To mark this year’s International Women’s Day, we unearth Britain’s pioneering women and celebrate their legacy
Powerful women have driven British history. From Queen Elizabeth I’s golden age to the long and successful reign of our current monarch, female leaders have matched and often surpassed their male counterparts. Yet aside from famous figures, many others have broken the boundaries imposed on their sex and blazed a trail in their fields, only for their achievements to be largely forgotten. So, to mark International Women’s Day on 8 March, we’ve gone in search of great British pioneering women to celebrate their groundbreaking brilliance.
Officially, Mary I became the first queen to rule England in 1553 but there is an earlier contender – Matilda. Born the daughter of King Henry I in 1102, her determination to assert her rights plunged England into a 12-year civil war known as the “Anarchy”. Despite Matilda being named his legitimate heir in 1120, when Henry I died in 1135, his cousin, Stephen de Blois, had himself crowned. Stephen’s claim to the throne was weak and Matilda would not capitulate. Still in control of large swathes of the country and with her legitimacy upheld by her half-brother Robert of Gloucester and uncle, David I of Scotland, Matilda arrived at Arundel Castle in Sussex – the stone apartments constructed to accommodate her survive to this day – in September 1139 to press her claim, sparking a civil war.
In 1141, she imprisoned Stephen following a battle at Lincoln Castle, during which time she was effectively queen, although she preferred to style herself “Lady of the English”. Yet she was never crowned and proved ultimately unable to prevail. Escaping back to France, she later struck a deal to see her son claim the throne as King Henry II in 1154.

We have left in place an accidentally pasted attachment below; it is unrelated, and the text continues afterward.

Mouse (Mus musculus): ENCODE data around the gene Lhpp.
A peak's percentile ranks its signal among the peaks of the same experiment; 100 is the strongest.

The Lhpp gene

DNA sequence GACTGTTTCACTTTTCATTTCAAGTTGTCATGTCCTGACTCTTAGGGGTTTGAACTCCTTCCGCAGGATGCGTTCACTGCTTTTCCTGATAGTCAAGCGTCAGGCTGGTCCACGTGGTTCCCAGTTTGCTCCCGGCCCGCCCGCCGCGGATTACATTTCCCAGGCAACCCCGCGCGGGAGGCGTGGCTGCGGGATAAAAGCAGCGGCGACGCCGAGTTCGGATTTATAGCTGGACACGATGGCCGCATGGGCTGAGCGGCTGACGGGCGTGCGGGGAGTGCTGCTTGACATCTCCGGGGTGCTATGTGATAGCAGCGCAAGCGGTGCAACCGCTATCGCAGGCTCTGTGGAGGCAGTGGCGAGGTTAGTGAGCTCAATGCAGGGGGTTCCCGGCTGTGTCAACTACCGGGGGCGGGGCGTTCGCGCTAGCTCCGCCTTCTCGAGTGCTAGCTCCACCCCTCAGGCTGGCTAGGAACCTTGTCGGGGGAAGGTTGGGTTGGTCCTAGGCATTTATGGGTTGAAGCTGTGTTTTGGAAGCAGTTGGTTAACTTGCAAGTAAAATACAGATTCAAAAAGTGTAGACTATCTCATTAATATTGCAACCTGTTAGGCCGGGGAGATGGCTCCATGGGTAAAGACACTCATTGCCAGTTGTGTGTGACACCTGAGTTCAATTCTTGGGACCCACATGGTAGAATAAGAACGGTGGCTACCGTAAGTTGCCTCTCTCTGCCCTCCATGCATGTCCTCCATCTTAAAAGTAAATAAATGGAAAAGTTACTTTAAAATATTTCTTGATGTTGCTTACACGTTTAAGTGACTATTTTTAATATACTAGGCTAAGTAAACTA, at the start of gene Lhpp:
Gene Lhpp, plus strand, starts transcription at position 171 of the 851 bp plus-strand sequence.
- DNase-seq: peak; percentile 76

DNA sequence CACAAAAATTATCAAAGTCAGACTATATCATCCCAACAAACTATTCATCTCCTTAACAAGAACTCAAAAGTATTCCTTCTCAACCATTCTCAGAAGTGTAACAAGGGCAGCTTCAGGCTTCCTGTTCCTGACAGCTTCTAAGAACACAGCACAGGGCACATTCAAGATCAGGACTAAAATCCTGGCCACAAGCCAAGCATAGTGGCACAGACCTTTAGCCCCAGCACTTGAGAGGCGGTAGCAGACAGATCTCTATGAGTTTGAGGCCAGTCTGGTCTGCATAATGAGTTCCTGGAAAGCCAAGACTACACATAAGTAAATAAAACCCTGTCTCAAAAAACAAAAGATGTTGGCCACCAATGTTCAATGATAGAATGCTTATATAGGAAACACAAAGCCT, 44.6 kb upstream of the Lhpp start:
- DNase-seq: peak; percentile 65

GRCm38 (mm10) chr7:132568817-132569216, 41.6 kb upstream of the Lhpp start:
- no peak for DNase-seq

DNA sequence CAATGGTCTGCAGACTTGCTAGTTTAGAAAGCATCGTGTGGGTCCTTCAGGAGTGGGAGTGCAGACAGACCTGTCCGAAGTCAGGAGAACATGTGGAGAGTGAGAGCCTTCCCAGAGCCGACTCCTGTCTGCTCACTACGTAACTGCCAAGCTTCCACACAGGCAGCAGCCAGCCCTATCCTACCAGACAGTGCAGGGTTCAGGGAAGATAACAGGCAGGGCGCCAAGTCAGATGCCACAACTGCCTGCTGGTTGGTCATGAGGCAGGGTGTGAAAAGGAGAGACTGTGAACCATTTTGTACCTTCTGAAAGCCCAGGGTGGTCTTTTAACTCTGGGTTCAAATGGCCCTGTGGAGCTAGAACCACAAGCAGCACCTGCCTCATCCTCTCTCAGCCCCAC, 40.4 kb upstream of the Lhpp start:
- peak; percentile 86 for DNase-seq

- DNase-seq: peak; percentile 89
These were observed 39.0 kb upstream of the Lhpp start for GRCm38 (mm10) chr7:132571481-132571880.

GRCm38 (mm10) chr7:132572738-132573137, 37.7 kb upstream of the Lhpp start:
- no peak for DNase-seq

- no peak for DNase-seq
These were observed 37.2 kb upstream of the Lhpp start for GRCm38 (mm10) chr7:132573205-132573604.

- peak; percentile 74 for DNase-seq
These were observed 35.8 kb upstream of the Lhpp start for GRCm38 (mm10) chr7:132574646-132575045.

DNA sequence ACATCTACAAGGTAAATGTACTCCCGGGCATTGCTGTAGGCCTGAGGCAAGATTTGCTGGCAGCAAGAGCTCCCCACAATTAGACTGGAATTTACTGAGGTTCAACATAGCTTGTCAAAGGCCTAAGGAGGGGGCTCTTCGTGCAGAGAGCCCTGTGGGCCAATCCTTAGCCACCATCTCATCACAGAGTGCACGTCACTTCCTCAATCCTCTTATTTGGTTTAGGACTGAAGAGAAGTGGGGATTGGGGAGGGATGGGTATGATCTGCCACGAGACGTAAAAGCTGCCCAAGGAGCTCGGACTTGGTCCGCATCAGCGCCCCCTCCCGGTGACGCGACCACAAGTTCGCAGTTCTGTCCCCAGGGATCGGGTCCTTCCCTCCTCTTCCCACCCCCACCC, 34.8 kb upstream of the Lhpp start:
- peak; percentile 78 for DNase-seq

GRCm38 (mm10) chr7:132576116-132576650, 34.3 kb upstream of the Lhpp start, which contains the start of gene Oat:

ANNE CONWAY (1631-1679)
The female rulers of the Tudor era, Mary I and Elizabeth I, are among the most famous of British monarchs. Educated and erudite, the two women were able to assert their authority with the help of an education that far surpassed anything previously available to their sex. And, by the mid-17th century, another similarly well-educated woman, Anne Conway, would become the country’s first female philosopher.
Born Anne Finch in 1631 in what is now Kensington Palace, she and her siblings were well tutored, encouraged by their independently minded mother and grandmother, and, although she was still unable to attend university formally, her half-brother, John Finch, introduced her to Henry More, his Cambridge tutor. She would grow from More’s informal pupil to his friend and intellectual equal, with the philosopher telling her she had “in the knowledge of things as well Natural and Divine, you have not only out-gone all of your own Sex, but even of that other also.”
In 1651 she married philosophy-loving Edward Conway, later 1st Earl of Conway, taking up residence at Ragley Hall and followed a singular intellectual path right up until her death in 1679.
MARY WOLLSTONECRAFT (1759-1797)
Although perhaps as famous as the mother of Frankenstein author Mary Shelley, Mary Wollstonecraft was the first feminist. A writer and philosopher, her 1792 A Vindication of the Rights of Woman – in which she argues that women are not naturally inferior to men and only lack education, as well as suggesting women are rational beings – is today a staple of academic thinking, despite her reputation lying in tatters for a century as a result of her unconventional lifestyle.
Born in Spitalfields, London, Mary endured a troubled childhood before falling in with an intellectual crowd. Supporting herself by writing, she headed to France where the emergence of the philosophical spirit and the concept of “enlightenment” reached its apex with the French Revolution in 1789. But while the question of the rights of men engendered lively debate at that time, a woman’s lot remained unconsidered.
Wollstonecraft, however, was determined to change this and the Vindication added a powerful female voice to the issue of political emancipation. In 1797, she gave birth to her second child, Mary, but would die of septicaemia a few days later.